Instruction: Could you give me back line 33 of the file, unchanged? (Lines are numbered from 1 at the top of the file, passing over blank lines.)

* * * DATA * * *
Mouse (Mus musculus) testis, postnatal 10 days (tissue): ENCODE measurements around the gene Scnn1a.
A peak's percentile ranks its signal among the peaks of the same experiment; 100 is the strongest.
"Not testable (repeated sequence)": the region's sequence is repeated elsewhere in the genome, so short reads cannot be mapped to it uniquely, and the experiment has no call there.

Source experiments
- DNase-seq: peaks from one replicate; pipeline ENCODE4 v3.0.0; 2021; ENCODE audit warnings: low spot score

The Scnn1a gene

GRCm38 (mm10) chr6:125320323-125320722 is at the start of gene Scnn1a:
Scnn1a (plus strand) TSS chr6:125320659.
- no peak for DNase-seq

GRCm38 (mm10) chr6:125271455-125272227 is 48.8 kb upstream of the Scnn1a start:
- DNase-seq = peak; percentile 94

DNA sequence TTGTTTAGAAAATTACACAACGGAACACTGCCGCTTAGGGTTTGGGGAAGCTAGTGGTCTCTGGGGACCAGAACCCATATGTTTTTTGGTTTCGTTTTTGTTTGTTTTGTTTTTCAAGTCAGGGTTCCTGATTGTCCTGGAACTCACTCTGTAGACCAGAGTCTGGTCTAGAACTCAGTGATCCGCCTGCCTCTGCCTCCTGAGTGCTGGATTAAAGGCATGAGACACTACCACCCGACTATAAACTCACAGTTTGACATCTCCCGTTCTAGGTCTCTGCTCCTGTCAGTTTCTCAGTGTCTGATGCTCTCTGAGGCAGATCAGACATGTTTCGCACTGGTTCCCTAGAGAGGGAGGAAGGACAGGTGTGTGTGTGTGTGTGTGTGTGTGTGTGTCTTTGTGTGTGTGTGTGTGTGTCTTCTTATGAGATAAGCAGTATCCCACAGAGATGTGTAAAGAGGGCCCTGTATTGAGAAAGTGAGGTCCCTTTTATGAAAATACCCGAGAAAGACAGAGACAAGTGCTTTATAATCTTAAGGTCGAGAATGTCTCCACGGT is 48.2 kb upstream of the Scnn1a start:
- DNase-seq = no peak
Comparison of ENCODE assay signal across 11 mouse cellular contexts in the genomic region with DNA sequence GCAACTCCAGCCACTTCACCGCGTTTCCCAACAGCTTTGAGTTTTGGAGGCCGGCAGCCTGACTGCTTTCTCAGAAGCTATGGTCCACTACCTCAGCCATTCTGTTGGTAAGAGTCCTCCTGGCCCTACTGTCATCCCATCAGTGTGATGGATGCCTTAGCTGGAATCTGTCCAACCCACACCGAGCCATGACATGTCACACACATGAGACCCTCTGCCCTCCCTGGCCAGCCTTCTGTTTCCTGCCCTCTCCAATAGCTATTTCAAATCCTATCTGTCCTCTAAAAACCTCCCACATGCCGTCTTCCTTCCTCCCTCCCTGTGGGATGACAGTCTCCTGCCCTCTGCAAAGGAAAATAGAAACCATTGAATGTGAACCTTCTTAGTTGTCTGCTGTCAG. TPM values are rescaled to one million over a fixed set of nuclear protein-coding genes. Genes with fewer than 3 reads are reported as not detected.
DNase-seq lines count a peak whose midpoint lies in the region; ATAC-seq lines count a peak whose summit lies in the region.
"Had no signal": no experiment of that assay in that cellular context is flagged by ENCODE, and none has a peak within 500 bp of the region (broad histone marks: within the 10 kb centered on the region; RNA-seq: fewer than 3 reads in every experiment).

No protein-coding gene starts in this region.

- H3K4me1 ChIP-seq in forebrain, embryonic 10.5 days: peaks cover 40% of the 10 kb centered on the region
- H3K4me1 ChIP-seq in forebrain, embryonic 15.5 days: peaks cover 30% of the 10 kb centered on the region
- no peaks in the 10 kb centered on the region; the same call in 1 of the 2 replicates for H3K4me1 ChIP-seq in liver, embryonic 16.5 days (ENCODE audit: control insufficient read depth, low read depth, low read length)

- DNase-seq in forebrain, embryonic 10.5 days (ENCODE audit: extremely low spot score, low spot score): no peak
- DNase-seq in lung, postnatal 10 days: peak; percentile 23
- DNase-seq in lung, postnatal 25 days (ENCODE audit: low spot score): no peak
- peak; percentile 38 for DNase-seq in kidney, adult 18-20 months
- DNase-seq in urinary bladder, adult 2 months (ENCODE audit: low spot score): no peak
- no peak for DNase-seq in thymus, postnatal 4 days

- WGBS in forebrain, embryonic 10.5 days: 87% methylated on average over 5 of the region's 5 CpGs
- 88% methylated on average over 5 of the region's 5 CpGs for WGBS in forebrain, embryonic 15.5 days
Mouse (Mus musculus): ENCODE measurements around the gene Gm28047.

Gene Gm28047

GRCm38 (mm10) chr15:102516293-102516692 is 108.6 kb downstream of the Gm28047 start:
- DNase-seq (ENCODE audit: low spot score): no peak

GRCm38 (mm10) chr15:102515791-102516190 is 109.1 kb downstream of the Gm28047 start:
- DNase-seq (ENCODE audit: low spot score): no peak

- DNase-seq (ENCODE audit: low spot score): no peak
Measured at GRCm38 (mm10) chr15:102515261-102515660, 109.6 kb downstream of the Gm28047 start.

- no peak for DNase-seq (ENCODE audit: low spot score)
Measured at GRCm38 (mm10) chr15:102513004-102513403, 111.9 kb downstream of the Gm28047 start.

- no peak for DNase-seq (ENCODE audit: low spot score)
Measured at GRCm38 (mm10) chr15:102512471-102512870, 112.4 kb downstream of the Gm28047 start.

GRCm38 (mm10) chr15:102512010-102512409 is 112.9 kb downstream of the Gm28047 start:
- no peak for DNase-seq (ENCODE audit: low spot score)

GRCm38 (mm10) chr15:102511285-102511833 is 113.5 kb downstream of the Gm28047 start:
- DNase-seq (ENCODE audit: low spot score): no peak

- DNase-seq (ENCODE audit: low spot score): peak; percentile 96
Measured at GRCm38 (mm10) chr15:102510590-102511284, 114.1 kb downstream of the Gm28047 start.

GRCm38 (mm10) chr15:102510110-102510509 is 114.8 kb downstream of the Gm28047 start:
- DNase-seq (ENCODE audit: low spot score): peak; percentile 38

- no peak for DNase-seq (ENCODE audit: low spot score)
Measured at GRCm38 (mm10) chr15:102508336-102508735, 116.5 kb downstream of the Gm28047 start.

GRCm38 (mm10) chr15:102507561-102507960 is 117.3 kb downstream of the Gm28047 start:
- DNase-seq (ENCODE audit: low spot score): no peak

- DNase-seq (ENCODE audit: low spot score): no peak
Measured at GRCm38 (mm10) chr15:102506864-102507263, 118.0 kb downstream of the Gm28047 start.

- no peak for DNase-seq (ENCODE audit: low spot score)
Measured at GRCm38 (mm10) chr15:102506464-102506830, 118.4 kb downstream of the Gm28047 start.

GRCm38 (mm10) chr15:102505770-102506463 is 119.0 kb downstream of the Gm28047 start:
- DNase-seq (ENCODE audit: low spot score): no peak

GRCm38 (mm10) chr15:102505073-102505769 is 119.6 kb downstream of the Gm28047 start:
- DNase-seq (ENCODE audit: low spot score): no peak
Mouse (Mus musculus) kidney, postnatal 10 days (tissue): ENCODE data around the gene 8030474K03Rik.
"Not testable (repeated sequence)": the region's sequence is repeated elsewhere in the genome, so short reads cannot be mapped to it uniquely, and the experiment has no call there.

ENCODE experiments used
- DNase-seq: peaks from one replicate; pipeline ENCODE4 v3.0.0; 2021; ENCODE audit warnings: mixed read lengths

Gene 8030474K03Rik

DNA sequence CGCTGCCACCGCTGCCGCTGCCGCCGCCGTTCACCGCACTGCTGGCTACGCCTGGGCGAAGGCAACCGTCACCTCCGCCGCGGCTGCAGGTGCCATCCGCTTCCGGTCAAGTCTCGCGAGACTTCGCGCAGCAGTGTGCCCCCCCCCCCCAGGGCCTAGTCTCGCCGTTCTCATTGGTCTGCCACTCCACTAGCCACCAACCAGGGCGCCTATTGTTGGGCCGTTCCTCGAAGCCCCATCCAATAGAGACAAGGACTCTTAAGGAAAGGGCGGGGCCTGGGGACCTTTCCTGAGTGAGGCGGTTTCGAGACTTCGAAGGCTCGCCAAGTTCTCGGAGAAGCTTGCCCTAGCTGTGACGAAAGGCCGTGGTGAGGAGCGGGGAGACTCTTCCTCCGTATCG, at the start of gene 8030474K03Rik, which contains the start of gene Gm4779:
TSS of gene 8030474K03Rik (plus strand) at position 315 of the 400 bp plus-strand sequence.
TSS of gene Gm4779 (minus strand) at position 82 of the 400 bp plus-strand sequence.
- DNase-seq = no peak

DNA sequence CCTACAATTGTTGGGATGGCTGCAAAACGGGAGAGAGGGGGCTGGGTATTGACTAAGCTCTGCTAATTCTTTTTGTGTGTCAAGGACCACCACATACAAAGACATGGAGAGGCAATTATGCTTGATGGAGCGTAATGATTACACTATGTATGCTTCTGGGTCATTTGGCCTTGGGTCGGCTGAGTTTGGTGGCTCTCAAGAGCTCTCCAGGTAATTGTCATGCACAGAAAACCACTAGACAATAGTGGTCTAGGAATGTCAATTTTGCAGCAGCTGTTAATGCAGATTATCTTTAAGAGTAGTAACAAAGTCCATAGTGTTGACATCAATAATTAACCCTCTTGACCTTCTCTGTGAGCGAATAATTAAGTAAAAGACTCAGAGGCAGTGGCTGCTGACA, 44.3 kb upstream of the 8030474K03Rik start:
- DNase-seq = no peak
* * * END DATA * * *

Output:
GRCm38 (mm10) chr15:102515791-102516190 is 109.1 kb downstream of the Gm28047 start: